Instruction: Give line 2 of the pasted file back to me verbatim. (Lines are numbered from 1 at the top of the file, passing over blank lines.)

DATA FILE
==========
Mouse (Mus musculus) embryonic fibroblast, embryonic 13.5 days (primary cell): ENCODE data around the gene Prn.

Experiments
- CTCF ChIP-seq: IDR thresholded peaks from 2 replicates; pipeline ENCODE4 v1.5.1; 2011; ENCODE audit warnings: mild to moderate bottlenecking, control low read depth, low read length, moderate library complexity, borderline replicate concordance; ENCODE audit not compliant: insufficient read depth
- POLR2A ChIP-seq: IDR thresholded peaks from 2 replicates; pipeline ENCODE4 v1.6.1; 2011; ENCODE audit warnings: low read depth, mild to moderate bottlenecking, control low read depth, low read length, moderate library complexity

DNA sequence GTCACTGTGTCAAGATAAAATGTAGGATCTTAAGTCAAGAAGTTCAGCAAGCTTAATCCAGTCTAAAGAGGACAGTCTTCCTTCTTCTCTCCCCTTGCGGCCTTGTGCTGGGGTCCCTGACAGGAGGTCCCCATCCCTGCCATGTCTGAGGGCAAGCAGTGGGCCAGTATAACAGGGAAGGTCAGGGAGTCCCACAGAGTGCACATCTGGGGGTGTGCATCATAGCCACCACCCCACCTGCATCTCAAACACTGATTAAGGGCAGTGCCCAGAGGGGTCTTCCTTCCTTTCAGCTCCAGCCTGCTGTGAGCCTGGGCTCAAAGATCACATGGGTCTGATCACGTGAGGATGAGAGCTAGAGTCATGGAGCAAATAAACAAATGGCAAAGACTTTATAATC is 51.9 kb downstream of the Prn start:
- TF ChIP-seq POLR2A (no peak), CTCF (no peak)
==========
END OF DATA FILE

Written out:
Experiments